Slow Loris and Five other Land Mammals You Haven't Heard Of

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/ published 2 years ago

Slow Loris and Five other Land Mammals You Haven't Heard Of

Some of them are vulnerable, some are close to extinction, and some are common in the wild life

Beaver, deer, fox, hedgehog, mouse, otter, bear, squirrel, boar, weasel, and the list can go on. When the word “land mammals” is mentioned, most people think to some of the common mammals. The sad part is there are countless more land mammals that are becoming under appreciated. Some of them are vulnerable, some are close to extinction, and some are common in the wild life. Here are some land mammals most people haven’t heard of due to different reasons. Educate yourself and appreciate the wild life.

Slow Loris

Slow lorises are actually becoming very popular pets, especially in the world of celebrities and Hollywood. Their cuteness cannot be ignored, and their small size makes them ideal pets for celebrities that want something different than a dog. Found in Southeast Asia, slow lorises are primates with a round head, narrow snout, distinctive color and large eyes. Their coloration can vary from one species to another, with eight different species now recognized. The unique aspect of their body is the fact that their legs and arms are equal in length, with a long trunk that allows lorises to twist around.


Their hands, on the other hand, can adapt depending on the area they live so the mammal can feed on nearby branches. However, even though they have become popular pets due to their cuteness, it is important to know that their bite is toxic, a rare trait among mammals. They move very rarely, and when they are in danger, slow lorises stop moving. Another interesting fact is that the toxin is also applied to their fur during grooming period, which is one way to protect their infants. Slow lorises are omnivores, meaning that they eat vegetation and small animals.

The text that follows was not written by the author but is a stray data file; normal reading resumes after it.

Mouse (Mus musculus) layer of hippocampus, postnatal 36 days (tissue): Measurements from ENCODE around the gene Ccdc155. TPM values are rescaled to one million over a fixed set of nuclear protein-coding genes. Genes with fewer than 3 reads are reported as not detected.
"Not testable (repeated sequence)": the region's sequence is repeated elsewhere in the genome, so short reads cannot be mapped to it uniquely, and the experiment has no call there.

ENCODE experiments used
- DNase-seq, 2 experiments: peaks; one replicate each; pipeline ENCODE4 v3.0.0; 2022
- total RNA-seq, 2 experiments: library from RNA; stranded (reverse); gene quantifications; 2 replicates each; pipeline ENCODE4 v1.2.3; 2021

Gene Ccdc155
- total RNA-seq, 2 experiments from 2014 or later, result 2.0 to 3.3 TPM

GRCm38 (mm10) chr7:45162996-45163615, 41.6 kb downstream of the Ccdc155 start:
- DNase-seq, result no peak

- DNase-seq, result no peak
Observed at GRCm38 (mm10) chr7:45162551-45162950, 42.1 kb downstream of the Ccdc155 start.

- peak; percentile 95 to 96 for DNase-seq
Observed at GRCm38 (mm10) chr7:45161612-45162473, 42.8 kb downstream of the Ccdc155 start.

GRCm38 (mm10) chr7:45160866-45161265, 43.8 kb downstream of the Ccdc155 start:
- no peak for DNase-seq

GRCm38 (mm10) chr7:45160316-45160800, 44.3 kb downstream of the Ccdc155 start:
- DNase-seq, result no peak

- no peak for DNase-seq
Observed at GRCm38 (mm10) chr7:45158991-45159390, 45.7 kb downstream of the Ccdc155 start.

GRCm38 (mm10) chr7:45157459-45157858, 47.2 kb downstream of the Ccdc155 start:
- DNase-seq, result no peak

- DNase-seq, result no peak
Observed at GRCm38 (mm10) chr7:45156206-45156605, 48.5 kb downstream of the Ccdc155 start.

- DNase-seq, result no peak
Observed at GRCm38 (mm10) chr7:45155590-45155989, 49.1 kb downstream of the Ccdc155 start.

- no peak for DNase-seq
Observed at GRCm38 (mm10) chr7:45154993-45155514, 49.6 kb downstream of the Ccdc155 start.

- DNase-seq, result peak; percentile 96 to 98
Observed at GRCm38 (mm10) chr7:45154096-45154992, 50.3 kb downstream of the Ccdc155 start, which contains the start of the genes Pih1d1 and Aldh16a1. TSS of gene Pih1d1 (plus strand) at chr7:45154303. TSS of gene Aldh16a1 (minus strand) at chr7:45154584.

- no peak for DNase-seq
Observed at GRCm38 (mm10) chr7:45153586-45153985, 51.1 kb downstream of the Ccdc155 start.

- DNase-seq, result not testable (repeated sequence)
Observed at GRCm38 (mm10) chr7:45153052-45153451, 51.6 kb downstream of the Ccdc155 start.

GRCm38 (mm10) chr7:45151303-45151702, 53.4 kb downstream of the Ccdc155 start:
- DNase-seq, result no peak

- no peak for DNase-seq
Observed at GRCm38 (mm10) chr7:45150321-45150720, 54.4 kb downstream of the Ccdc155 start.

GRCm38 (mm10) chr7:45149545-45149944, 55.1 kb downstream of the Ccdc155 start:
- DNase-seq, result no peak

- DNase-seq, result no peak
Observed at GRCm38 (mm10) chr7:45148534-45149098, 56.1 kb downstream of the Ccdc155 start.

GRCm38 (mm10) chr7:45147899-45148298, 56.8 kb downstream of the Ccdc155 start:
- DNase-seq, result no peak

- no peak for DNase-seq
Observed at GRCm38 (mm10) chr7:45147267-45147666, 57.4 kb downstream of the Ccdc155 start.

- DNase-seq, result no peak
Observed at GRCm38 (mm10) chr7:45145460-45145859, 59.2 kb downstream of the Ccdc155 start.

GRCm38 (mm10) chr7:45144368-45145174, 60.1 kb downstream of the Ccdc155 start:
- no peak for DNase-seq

Caracal

The caracal is a medium sized wild cat that has long tufted ears. Because of the long ears, caracal is often mistaken and confused with the lynx, but there are differences between the two. One difference, however is the color. While lynxes are spotted and blotched, the caracal has no markings on the coat. The African golden cat has also some similarities in the build with the caracal but has no ear tufts and has darker skin color.


Caracals are nocturnal animals (living and being active mostly during the night), making them difficult for observation. Another challenge is their lifestyle, as they are territorial and solitary animals that live in groups only when the mother takes care of her offspring. In most cases, however, caracal cats live alone or in pairs.

Caracals are carnivore mammals, preying on small animals like birds, small mammals and rodents, stalking their prey up to the moment they are approximately 16ft of their prey, at which point they leap and capture the prey.

Black and rufous elephant shrew

There are 17 species in total of elephant shrew, but the black and rufous is one of the rarest. Found only in Africa, the black and rufous elephant shrew is classified as “vulnerable species”. There are several zoos that are trying to help in the breeding process, with the Philadelphia Zoo in the United States having the biggest success.